What I enjoyed most about Hart’s reflection was the marked appreciation for Nietzsche, who comes off as a figure who (rightly in my opinion) deserves our admiration and gratitude:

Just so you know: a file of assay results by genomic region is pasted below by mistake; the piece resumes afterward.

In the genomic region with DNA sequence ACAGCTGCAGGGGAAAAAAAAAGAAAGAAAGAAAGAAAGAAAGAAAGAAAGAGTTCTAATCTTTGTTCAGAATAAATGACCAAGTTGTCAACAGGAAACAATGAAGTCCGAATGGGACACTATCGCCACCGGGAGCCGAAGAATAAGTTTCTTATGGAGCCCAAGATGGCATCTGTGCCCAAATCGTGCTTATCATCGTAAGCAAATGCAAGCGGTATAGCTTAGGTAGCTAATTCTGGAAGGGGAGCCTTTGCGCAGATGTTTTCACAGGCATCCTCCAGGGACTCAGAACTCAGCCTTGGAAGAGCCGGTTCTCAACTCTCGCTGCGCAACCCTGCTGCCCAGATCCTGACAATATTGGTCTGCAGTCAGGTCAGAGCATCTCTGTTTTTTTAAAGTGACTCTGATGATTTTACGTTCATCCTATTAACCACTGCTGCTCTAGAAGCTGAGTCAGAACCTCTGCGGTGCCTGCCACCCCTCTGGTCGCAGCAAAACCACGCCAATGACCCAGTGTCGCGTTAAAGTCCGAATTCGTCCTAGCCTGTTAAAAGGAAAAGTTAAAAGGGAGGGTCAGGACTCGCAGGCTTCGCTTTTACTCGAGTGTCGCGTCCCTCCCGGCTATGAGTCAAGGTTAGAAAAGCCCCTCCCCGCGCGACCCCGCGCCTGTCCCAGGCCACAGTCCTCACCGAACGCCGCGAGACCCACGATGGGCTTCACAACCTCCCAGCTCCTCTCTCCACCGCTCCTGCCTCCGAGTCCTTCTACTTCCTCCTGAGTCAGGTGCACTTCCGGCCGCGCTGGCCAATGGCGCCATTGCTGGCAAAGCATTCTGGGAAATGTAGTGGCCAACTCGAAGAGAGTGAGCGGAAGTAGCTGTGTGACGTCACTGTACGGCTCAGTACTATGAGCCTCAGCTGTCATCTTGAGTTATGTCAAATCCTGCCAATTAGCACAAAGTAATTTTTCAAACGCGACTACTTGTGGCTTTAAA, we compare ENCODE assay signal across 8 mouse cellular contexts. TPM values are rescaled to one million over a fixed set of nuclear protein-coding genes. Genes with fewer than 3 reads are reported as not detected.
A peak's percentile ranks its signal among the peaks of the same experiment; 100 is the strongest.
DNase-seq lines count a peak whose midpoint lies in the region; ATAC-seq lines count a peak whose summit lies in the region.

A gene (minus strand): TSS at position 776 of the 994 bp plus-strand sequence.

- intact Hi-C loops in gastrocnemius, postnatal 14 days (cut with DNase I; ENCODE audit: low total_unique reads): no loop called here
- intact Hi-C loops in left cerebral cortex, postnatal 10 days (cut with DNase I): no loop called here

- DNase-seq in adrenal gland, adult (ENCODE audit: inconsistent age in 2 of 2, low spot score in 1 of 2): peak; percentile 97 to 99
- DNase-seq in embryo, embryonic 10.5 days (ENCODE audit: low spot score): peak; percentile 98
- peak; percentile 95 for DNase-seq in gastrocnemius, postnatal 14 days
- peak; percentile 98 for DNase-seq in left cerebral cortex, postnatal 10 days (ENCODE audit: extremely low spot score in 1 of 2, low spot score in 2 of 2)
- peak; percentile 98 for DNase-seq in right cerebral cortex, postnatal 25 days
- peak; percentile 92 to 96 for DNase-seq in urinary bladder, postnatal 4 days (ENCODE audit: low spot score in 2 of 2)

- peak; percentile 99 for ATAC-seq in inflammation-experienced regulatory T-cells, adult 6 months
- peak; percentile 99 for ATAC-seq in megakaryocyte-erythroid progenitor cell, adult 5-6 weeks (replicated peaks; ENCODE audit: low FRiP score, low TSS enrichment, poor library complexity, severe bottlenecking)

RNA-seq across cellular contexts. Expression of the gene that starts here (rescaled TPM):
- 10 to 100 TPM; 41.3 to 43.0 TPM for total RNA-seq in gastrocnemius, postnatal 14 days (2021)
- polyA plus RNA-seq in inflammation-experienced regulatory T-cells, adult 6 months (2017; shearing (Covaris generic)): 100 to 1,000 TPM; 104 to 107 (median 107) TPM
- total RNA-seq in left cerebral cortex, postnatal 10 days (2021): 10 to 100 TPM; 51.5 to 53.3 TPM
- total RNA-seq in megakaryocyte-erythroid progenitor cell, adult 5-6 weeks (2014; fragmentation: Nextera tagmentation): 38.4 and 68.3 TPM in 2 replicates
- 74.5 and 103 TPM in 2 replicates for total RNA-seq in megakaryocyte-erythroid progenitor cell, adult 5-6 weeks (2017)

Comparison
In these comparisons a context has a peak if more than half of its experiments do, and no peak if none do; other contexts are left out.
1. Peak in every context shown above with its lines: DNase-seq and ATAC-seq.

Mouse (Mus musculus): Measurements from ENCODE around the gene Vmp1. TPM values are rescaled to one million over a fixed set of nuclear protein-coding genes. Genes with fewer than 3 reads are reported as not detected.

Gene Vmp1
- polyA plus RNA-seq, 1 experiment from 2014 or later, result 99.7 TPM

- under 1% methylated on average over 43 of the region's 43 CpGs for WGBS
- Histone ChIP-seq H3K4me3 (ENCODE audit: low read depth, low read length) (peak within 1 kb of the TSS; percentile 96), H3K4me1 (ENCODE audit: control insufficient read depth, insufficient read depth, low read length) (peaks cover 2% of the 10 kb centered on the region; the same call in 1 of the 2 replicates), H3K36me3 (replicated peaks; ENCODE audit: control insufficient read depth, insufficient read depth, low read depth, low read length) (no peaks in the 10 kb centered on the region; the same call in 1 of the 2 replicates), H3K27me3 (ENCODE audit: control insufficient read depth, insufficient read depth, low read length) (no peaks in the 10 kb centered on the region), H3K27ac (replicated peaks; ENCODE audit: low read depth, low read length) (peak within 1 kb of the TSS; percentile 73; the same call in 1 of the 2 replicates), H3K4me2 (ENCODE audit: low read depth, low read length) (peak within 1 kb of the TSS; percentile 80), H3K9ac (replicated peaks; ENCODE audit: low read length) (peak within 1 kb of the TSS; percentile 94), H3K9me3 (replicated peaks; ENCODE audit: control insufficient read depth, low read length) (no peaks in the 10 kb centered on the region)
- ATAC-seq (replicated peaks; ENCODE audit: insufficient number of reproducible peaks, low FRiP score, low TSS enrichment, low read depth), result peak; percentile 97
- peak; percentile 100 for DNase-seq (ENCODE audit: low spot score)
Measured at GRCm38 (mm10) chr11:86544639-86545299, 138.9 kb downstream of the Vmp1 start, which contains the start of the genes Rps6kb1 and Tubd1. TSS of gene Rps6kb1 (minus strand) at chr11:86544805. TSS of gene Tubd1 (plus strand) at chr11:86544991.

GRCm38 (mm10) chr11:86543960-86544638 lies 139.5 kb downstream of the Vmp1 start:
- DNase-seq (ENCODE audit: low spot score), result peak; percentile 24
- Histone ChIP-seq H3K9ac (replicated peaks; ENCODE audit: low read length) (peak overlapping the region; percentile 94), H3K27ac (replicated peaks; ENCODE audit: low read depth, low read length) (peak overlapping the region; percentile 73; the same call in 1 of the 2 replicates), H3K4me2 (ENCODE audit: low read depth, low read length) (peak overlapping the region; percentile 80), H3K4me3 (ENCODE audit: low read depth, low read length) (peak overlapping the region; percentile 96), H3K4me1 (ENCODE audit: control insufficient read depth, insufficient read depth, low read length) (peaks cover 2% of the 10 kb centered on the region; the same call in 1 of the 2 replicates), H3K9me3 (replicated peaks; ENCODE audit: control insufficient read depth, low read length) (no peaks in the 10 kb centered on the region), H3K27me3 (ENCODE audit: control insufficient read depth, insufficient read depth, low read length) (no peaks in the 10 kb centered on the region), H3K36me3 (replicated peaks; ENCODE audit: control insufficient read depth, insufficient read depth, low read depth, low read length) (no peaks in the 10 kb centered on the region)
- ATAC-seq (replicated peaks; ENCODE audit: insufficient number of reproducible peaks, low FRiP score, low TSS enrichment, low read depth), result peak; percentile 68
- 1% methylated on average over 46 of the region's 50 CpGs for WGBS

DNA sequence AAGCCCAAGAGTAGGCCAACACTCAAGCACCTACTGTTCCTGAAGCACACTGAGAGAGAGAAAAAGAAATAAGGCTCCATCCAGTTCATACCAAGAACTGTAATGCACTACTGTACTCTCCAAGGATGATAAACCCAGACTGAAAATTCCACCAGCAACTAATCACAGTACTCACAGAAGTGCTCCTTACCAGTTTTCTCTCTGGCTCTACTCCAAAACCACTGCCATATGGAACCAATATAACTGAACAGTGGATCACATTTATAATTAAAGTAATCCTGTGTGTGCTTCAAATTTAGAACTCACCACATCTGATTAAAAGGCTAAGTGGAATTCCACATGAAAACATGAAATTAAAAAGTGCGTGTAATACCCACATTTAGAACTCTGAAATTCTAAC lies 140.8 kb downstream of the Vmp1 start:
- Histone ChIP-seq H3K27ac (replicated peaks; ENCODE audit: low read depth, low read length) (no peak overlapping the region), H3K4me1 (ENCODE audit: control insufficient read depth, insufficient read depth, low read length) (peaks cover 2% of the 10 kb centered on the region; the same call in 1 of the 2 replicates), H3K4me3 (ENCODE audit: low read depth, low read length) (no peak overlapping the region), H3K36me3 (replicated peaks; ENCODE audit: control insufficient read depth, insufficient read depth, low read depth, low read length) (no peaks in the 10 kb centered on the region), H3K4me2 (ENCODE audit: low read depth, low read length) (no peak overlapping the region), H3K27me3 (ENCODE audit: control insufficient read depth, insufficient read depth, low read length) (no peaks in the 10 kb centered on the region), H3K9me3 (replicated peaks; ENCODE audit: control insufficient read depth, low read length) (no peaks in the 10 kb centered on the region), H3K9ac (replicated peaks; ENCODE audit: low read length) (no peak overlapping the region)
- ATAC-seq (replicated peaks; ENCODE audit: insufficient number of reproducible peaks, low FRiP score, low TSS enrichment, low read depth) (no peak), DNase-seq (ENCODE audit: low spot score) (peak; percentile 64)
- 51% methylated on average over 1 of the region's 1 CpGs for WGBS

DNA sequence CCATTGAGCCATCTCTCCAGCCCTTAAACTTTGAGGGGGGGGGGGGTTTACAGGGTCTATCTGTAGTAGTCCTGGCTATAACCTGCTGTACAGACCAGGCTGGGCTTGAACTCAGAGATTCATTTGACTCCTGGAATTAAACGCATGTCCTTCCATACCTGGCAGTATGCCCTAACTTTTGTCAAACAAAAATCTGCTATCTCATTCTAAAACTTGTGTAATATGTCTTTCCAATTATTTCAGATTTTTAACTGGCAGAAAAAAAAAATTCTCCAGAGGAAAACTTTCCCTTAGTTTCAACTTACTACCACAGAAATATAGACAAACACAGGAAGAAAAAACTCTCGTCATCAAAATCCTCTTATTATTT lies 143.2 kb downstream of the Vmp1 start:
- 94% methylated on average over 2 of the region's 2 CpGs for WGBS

Above all, Nietzsche understood how immense the consequences of the rise of Christianity had been, and how immense the consequences of its decline would be as well, and had the intelligence to know he could not fall back on polite moral certitudes to which he no longer had any right. Just as the Christian revolution created a new sensibility by inverting many of the highest values of the pagan past, so the decline of Christianity, Nietzsche knew, portends another, perhaps equally catastrophic shift in moral and cultural consciousness. His famous fable in The Gay Science of the madman who announces God’s death is anything but a hymn of atheist triumphalism. In fact, the madman despairs of the mere atheists—those who merely do not believe—to whom he addresses his terrible proclamation. In their moral contentment, their ease of conscience, he sees an essential oafishness; they do not dread the death of God because they do not grasp that humanity’s heroic and insane act of repudiation has sponged away the horizon, torn down the heavens, left us with only the uncertain resources of our will with which to combat the infinity of meaninglessness that the universe now threatens to become…Because he understood the nature of what had happened when Christianity entered history with the annunciation of the death of God on the cross, and the elevation of a Jewish peasant above all gods, Nietzsche understood also that the passing of Christian faith permits no return to pagan naivete, and he knew that this monstrous inversion of values created within us a conscience that the older order could never have incubated. He understood also that the death of God beyond us is the death of the human as such within us. If we are, after all, nothing but the fortuitous effects of physical causes, then the will is bound to no rational measure but itself, and who can imagine what sort of world will spring up from so unprecedented and so vertiginously uncertain a vision of reality?…For Nietzsche, therefore, the future that lies before us must be decided, and decided between only two possible paths: a final nihilism, which aspires to nothing beyond the momentary consolations of material contentment, or some great feat of creative will, inspired by a new and truly worldly mythos powerful enough to replace the old and discredited mythos of the Christian revolution (for him, of course, this meant the myth of the Übermensch).